Shre Vinayakaa Dental Clinic
Saliva testing is a diagnostic technique that involves laboratory analysis of saliva to identify markers of endocrine, immunologic, inflammatory, infectious, and other types of conditions. Saliva is a useful biological fluid for assaying steroid hormones such as cortisol, genetic material like RNA, proteins such as enzymes and antibodies, and a variety of other substances, including natural metabolites, including saliva nitrite, a biomarker for nitric oxide status (see below for Cardiovascular Disease, Nitric Oxide: a salivary biomarker for cardio-protection). Saliva testing is used to screen for or diagnose numerous conditions and disease states, including Cushing's disease, anovulation, HIV, cancer, parasites, hypogonadism, and allergies. Salivary testing has even been used by the U.S. government to assess circadian rhythm shifts in astronauts before flight and to evaluate hormonal profiles of soldiers undergoing military survival training.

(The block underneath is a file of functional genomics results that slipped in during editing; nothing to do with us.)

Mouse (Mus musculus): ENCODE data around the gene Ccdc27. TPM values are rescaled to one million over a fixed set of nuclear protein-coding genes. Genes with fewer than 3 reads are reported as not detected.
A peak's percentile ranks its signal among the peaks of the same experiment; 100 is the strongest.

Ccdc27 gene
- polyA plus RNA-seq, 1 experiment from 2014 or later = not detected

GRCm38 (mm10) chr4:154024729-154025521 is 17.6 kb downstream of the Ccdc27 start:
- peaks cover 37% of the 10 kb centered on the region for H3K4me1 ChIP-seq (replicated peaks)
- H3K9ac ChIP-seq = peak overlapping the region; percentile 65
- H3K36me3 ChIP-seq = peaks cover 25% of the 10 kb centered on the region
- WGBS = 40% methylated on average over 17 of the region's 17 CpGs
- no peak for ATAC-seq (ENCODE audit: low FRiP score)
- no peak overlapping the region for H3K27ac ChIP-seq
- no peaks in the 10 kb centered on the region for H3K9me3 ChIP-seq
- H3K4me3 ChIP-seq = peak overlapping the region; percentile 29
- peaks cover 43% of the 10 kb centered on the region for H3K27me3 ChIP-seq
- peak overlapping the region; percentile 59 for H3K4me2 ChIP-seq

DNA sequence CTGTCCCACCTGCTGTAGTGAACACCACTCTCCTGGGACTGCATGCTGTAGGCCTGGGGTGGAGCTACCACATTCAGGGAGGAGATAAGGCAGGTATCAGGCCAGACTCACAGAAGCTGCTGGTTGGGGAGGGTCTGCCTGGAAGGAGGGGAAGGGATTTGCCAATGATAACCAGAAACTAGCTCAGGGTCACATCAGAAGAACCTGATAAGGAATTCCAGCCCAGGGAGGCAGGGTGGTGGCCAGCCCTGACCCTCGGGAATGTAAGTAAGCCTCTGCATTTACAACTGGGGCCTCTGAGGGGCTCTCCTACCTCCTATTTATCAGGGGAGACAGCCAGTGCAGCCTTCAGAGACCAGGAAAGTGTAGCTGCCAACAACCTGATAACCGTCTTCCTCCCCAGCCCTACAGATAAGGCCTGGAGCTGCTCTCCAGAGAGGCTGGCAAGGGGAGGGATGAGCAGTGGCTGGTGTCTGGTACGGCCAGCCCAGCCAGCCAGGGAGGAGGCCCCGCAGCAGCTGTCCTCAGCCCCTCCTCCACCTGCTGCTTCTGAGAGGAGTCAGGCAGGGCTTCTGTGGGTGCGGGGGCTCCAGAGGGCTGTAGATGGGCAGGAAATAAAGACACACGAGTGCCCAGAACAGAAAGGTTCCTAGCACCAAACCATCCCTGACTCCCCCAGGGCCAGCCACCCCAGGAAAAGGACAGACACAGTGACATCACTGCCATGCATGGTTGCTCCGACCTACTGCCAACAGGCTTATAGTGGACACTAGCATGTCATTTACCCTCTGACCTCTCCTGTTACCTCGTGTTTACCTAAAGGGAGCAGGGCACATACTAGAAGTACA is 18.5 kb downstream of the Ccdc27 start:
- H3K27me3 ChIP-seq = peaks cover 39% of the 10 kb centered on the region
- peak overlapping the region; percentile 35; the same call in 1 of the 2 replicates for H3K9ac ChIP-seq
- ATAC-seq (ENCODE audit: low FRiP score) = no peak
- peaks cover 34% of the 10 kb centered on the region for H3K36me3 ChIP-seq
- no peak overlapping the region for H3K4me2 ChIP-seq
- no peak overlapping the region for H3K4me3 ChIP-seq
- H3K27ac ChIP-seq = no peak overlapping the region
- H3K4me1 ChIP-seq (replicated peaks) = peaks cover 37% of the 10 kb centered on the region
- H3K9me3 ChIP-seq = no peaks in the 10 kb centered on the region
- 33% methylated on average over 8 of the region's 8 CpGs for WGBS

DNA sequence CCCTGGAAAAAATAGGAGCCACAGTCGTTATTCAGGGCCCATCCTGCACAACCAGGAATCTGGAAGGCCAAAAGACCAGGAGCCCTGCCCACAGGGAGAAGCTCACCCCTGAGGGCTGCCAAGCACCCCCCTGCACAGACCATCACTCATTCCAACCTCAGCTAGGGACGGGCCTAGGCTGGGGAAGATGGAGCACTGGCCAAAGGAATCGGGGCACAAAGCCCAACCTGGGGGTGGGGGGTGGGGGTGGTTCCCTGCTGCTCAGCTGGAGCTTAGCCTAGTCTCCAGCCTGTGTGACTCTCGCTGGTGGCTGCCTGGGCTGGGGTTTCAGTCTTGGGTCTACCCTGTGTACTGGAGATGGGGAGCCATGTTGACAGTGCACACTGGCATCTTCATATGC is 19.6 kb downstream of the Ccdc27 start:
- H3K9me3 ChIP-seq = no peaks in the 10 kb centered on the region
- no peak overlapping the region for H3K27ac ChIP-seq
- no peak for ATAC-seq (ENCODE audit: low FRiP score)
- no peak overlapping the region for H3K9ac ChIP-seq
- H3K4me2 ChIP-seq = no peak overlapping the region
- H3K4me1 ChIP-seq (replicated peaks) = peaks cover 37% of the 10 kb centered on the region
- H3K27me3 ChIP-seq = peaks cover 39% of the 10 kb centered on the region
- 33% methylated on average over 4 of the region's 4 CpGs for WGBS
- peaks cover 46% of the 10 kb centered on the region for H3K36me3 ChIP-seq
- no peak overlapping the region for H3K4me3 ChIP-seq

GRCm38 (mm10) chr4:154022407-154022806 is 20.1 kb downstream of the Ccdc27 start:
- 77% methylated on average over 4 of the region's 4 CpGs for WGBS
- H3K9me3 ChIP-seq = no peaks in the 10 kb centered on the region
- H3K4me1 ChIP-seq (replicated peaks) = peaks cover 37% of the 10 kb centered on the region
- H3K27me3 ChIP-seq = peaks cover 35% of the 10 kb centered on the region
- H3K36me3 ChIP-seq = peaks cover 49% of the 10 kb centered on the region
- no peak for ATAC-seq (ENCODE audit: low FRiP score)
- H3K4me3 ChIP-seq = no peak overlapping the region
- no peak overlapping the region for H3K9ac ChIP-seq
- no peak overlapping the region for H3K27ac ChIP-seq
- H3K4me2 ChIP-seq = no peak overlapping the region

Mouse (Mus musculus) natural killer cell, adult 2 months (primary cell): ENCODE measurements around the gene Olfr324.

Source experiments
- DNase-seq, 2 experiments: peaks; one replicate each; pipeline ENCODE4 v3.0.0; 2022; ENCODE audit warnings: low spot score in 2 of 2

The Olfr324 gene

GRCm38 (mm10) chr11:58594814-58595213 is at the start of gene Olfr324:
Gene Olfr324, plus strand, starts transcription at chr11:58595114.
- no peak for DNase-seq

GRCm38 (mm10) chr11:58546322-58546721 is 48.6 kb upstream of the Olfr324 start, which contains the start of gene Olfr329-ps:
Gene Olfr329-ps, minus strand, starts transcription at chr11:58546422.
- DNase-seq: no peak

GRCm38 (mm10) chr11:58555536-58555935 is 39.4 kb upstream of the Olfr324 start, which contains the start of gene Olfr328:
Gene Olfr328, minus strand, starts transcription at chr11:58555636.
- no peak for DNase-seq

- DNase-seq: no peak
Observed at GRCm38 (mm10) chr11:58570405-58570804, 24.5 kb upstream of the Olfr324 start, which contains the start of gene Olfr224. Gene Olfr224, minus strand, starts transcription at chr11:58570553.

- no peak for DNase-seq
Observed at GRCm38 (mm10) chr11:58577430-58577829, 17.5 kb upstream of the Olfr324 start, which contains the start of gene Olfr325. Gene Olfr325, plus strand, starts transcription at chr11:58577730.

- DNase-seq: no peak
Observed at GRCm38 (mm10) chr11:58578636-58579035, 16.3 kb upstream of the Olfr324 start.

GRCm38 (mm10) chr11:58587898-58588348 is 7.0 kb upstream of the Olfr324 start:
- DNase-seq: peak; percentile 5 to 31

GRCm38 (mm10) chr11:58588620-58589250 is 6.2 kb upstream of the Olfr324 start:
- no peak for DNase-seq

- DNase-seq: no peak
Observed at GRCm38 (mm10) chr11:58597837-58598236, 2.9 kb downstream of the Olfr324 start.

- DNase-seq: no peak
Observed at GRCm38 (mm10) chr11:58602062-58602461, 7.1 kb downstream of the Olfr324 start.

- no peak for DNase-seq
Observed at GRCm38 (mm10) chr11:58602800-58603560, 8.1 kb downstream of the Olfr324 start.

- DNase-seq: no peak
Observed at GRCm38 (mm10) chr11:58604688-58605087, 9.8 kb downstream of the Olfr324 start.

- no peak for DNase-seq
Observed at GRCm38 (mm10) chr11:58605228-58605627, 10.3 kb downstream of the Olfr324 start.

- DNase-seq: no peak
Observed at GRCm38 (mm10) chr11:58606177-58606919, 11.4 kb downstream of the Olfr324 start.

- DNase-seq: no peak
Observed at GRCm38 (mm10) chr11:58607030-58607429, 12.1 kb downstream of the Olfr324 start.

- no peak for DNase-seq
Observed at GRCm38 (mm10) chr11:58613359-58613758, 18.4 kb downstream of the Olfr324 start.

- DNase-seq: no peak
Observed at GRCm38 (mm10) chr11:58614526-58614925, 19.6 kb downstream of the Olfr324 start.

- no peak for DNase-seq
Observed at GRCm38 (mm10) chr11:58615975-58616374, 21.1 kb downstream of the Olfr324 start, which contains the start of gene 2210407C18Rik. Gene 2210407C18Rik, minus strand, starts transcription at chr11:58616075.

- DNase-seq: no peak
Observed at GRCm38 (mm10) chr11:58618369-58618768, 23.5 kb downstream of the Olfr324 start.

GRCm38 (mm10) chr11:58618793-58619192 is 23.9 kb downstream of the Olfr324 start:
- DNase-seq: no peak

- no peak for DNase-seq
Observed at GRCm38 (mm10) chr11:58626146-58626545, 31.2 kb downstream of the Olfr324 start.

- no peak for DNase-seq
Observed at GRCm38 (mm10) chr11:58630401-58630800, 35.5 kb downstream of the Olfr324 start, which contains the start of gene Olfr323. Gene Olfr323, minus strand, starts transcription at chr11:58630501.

Proponents of saliva testing cite its ease of collection, safety, non-invasiveness, affordability, accuracy, and capacity to circumvent venipuncture as the primary advantages when compared to blood testing and other types of diagnostic testing. Additionally, since multiple samples can be readily obtained, saliva testing is particularly useful for performing chronobiological assessments that span hours, days, or weeks. Collecting whole saliva by passive drool has a myriad of advantages. Passive drool collection facilitates large sample size collection. Consequently, this allows the sample to be tested for more than one biomarker. It also gives the researcher the ability to freeze the left over specimen to be used at a later time. Additionally, it lessens the possibility of contamination by eliminating extra collection devices and the need to induce saliva flow. The clinical use of saliva testing occurred at least as early as 1836 in patients with bronchitis. Testing the acidity of saliva occurred at least as early as 1808. The testing of salivation by the use of mercury was performed at least as early as 1685. More recent studies have focused on detection of steroid hormones and antibodies in the saliva. Recent applications emphasize the development of increasingly sophisticated techniques to detect additional proteins, genetic material, and markers of nutritional status. According to Wong, scientists are now viewing saliva as “a valuable biofluid…with the potential to extract more data than is possible currently with other diagnostic methods.